Hempin’ ain’t easy

cannabis plant
Cannabis plant | image via Pexels

Or maybe it is. We’ll find out through S.C.’s new pilot program. 🌱

ICYMI: Industrial hemp farming in S.C. was signed into law last May (bill H-3559; Act No. 37), joining 31 other states that have legalized it, and creating the 2018 S.C. Industrial Hemp Pilot Program – allowing 20 farmers to grow up to 20 acres each of industrial hemp for research (working with S.C.’s ag dept. + five universities, including UofSC).

I know what you’re thinking. No, industrial hemp can’t get you high. Hemp is a variety of Cannabis sativa that comes from the same plant as marijuana – but marijuana is the flower 🌺 of the plant + hemp is the fibers 🌱 of the plant. The two are genetically different: hemp is low in THC (the chemical that causes marijuana’s buzz: <0.3% in hemp; <40% in marijuana) + it’s primarily grown for agricultural purposes.

It’s used in a ton of different products ($580 million worth of sales in the U.S. annually) – so many that we made our own game: You’ll Never Guess Which Products Are Made With Hemp (can’t you just see the Facebook headline now?). Make your guesses then keep scrolling for the answers. 👇

hemp products
images via Pexels

Why was it illegal, if hemp ≠ weed?

Stigma. The DEA classifies hemp as a Schedule I drug (along with marijuana and heroin). Those against hemp farming say large fields of hemp could hide marijuana plants. Not so fast: S.C.’s hemp crops will be subject to random testing.

But back in the day, it was much more chill. Hemp was farmed in the 16-1700s in American colonies and sent to England so they could make all sorts of things, including supplies for the Revolutionary War.

Then the Marijuana Tax Act passed in 1937. It got more expensive to produce + sell. Then the Controlled Substances Act of 1970 passed, classifying all forms of cannabis (including measly hemp) as Schedule I drugs. American hemp production pretty much halted.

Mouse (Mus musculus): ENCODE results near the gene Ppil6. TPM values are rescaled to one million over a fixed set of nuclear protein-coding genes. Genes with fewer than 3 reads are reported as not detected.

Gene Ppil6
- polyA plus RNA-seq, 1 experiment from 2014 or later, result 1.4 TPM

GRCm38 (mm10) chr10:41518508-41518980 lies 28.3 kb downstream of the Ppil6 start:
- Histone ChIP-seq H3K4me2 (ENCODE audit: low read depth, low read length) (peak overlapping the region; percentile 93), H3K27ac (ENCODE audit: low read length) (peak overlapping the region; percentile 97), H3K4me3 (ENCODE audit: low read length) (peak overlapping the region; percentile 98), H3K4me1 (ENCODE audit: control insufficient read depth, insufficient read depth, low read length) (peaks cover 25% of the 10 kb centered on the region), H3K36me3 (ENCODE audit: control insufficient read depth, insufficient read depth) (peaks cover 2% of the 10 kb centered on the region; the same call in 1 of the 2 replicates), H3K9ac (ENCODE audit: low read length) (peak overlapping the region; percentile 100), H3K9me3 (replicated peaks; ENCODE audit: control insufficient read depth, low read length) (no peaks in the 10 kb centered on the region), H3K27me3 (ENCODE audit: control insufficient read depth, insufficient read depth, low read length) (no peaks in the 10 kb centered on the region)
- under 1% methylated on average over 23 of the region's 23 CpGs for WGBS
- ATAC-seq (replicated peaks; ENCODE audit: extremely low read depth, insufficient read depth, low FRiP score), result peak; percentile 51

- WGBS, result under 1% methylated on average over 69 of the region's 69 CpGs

Why is it legal now?

The 2014 Farm Bill passed, and ag departments started growing hemp again for research. Since then, 30+ states have legalized industrial hemp farming.

But it may be tough. Farmers see a shortage of seeds (90% of seeds have to be imported from China) and S.C. is tricky because it’s illegal for unprocessed seeds to cross state lines. A company named Tucker Naturals may save the day by building a hemp processing facility in Lake City, to open in 2018.

This could do major things for S.C., money-wise. Some say it could be as major of a cash crop for our state as cotton, rice or indigo has been. 💰

Seeds + Stems 101

The five schools doing the research for the pilot program are 🎓 UofSC, 🎓 MUSC, 🎓 S.C. State, 🎓 Clemson + 🎓 USC-Beaufort. They’ll collab with ag officials to see where in S.C. hemp grows best, test the progress of the crops + develop hemp products.

Of the 20 farmers chosen from 131 applicants, six are here in the Midlands:

  • Matthew H. O’Brien | Fairfield County | growing 20 acres
  • Patrick Jamison Jr. | Orangeburg + Lexington Counties | 5.46 acres
  • Albert Bueno | Orangeburg County | 19.54 acres
  • John Andrew Fogle | Orangeburg | 20 acres
  • Joseph Watson | Saluda County | 20 acres
  • Nat Bradford | Sumter County | 20 acres

Farmers will plant the hemp this Spring + harvest it in October. S.C.’s ag department will expand the program in its second + third years to 40 farmers growing 40 acres each. After that, research will determine the number of growers + acreage. (Comparatively, Kentucky grows ~12,800 acres of hemp, vs. S.C.’s pilot year total of 400 acres.)


Now for the answers…

All 5 products can be made with hemp. Gotcha.

Hemp is used in clothing and sandals (ever had a pair of hemp Rainbows?), rope (often used on cat scratching rugs, pads + posts), food (like one of my favorite granolas), paper (like toilet paper, which some genius patented back in 1996) building materials (like insulation + particle board) textiles + plastics, car parts (like the door panels of BMWs) and even biofuel for a more sustainable energy source (can’t wait ‘til my car runs on hemp and agave). While not FDA-approved, some say hemp oil has medicinal purposes like helping control seizures.

How did you do on our hemp game?

Let’s hope our 20 farmers also kill the hemp game. 🤘